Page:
Over this summer I have been working in a physics laboratory as part of the Dark Energy Spectroscopic Instrument (DESI). This project is headquartered in Lawrence Berkeley National Lab under the Department of Energy. The project as a whole is constructing to an instrument to place on the Mayall Telescope at Kitt Peak Arizona. This Instrument consists of 5000 foot-long fiber positioner robots divided among 10 petals (500 positioners per petal) known as the focal plane, a fiber view camera to assist in the positioning of the fiber optic cables and systems for controlling and moving the focal plane. Every part of the project has been hand engineered and programmed by project members, making it a huge task.
The scientific goal of the project is to survey the sky for four years, starting late 2018 or early 2019. Every 15 minutes for several years, each of the 5000 positioners will point a fiber optic cable at a galaxy take in light from it and then move to a new 5000 galaxies. This will give us something of a 3D image of a map of millions of galaxies hopefully allowing us to discover how, if at all, dark energy changes over time. Currently there are teams working on choosing the targets and simulating the survey as a whole.
My specific group is located here at the University of Michigan. We are tasked with developing and manufacturing the Fiber Positioners (shown above). Since the positioners must point fiber optic cables at galaxies not visible by the naked eye, they must be very accurate. We require that the positioners are accurate within 100 microns (1/1000 millimeters) on their first blind move and then in the subsequent moves, must correct to have less than 5 micron RMS error. For reference a thin piece of human hair is 40 microns thick so this is incredible accuracy. Even more incredible is when testing properly functioning positioners we find the have about 1 micron RMS error in just 3 moves! Their whole range of points that can be targeted is a disk about 12 millimeters across resulting from two compounded rotating arms with a length of about 3 millimeters. The theta axis has a range of about 土190 degrees and the phi arm is on the end of the theta arm with a range of about 190 degrees. A result from an accuracy test is shown below.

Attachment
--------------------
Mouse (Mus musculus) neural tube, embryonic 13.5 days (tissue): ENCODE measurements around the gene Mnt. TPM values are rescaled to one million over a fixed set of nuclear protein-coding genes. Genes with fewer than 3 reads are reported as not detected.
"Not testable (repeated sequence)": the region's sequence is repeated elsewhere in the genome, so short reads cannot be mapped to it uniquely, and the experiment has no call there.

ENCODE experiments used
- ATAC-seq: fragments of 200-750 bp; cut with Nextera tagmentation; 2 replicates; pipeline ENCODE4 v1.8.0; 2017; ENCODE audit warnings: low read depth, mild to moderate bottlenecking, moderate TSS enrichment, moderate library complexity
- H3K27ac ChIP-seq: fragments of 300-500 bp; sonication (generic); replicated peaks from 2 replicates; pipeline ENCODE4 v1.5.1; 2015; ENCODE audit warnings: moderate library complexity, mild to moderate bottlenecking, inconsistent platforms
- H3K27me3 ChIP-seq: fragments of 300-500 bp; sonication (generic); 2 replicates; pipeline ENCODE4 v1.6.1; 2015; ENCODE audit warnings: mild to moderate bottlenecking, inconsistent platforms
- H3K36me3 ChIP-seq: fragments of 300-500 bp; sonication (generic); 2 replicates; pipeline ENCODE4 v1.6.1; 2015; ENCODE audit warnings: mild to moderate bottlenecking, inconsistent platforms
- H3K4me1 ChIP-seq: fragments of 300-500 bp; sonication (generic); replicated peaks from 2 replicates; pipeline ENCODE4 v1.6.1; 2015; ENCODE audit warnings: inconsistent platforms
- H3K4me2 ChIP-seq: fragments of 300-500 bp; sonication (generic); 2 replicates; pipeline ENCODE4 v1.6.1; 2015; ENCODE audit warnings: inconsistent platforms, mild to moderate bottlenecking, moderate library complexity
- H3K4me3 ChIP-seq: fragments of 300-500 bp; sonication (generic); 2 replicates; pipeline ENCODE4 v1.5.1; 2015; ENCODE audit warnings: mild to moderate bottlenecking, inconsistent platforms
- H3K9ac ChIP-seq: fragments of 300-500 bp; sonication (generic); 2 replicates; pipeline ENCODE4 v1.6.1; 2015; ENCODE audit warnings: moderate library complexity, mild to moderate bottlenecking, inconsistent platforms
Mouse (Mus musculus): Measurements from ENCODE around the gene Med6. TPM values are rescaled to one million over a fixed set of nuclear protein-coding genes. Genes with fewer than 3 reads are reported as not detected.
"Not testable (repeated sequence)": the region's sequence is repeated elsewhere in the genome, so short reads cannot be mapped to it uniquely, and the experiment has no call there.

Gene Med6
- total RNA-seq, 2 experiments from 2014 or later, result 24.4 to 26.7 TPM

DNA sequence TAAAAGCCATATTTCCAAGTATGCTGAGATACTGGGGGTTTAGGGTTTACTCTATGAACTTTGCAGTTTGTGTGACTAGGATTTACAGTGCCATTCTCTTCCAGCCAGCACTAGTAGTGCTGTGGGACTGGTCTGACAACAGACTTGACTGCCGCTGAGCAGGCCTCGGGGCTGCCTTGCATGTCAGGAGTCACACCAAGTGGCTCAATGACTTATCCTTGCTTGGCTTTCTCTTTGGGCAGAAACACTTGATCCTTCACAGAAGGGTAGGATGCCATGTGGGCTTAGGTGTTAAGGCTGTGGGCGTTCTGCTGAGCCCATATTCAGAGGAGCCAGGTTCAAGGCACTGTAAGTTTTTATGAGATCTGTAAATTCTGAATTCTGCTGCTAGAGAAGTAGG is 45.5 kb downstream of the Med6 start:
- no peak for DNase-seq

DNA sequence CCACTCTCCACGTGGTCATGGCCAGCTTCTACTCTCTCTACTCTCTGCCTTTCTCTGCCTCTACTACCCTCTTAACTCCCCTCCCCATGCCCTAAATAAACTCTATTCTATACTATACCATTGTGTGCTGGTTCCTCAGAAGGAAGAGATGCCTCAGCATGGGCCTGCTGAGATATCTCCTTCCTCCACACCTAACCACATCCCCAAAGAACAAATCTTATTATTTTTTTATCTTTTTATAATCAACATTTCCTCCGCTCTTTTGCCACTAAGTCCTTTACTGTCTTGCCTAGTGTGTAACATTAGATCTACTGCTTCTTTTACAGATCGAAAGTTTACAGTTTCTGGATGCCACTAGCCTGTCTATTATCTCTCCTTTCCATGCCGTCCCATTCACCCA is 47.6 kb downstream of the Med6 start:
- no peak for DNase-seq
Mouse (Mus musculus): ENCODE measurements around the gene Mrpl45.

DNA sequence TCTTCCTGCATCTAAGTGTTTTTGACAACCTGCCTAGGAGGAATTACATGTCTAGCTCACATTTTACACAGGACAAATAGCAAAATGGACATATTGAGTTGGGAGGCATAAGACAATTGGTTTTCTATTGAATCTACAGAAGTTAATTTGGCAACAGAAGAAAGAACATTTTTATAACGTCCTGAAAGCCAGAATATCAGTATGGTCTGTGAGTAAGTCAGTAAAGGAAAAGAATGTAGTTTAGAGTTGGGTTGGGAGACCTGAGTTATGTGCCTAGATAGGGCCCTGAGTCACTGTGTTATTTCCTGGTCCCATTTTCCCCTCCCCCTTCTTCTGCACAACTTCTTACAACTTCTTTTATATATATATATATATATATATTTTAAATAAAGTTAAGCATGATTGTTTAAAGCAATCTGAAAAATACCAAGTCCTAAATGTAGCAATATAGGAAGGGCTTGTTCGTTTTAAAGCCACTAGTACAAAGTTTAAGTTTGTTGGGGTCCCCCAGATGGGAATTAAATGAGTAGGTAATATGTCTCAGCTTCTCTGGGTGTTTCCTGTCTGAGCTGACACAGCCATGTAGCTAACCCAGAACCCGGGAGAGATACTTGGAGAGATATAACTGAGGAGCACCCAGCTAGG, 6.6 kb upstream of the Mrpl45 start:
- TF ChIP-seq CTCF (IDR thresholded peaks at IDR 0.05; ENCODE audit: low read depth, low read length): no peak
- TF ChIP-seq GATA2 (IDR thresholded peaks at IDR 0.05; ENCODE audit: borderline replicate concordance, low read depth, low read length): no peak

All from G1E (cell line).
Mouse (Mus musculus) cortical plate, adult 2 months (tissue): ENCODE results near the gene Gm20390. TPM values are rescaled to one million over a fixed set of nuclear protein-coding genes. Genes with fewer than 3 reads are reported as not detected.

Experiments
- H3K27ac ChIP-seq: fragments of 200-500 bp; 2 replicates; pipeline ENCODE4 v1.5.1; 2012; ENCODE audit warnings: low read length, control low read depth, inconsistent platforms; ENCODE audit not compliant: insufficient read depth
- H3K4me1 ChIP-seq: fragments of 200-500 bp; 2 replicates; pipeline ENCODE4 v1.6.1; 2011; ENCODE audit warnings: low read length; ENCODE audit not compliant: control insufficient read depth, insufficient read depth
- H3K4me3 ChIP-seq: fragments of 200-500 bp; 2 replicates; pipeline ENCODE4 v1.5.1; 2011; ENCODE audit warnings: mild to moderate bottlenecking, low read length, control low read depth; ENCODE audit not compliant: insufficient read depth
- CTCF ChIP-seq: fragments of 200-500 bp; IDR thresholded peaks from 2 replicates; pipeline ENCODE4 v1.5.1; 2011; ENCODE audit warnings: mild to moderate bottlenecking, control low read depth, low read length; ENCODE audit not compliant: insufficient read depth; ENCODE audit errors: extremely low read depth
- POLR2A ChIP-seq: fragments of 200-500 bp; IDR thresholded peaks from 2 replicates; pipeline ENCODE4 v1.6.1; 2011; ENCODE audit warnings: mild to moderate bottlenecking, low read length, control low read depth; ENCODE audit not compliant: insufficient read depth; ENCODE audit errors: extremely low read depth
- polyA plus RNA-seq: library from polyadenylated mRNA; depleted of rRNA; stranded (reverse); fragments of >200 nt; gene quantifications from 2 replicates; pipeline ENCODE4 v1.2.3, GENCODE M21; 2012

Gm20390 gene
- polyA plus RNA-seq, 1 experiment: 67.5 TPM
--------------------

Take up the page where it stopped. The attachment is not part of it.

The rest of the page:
As part of this team, I operate the initial accuracy test for all positioners we produce, the result of which is shown above. Every couple of positioners also undergoes additional testing such as lifetime testing at École polytechnique fédérale de Lausanne of cold temperature testing at Lawrence Berkeley National Lab. To test the positioners we back-light their fiber optic cables with an LED and take pictures of them using a high resolution camera as they move to specific positions.
Now of course the whole process would be very difficult to do by hand so it is scripted in python like the rest of the positioner’s movement. The positioners are given positions to move to so the code calculates the movements in motor rotations and calls the camera to take a picture (the part of the code I wrote — the operation of the camera from python), the code uses this knowledge to go through 3 correction moves on a single point before moving to the next.
The movement commands in the test and the actual instrument are passed to the “petal controller” which is a small BeagleBone computer (similar to a Raspberry Pi). The petal controller then sends the commands to the positioners through CAN.
However, running the setup does not mean simply pressing go on the script. I support the process by writing new tests to identify problems, by making new plots to show the data, by being the most familiar with the code and plots to be able to easily identify problems and by demoing improvements in the code. The process of ensuring these positioners are good and are supported by good, smart and fast code is ongoing and ever improving. This project is a lot of work and we still have a few exciting and difficult years before first light.